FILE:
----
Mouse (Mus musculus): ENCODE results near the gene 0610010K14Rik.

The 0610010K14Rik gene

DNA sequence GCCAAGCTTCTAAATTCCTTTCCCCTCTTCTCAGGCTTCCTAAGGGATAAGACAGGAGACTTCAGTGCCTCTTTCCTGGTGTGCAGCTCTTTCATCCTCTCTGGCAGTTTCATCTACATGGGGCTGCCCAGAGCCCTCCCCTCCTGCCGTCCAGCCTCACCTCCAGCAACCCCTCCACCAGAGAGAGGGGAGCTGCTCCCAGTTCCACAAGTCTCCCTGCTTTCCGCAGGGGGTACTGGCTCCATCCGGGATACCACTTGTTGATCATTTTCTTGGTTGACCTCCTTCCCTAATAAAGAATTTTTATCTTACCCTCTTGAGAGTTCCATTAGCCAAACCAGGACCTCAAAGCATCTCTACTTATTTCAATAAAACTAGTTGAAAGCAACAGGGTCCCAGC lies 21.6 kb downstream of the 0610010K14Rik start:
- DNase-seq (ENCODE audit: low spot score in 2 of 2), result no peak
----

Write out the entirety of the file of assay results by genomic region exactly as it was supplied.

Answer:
Mouse (Mus musculus): ENCODE results near the gene 0610010K14Rik.

The 0610010K14Rik gene

DNA sequence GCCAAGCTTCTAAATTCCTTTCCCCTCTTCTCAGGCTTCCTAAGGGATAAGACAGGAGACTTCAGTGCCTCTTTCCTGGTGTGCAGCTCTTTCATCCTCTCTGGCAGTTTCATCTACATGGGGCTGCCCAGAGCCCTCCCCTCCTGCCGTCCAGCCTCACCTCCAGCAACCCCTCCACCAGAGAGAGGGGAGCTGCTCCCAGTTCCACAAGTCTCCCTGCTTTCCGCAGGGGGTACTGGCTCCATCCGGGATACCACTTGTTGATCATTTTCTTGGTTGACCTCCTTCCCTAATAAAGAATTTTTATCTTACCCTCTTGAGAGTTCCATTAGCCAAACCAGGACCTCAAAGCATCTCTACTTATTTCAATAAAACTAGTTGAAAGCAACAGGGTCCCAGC lies 21.6 kb downstream of the 0610010K14Rik start:
- DNase-seq (ENCODE audit: low spot score in 2 of 2), result no peak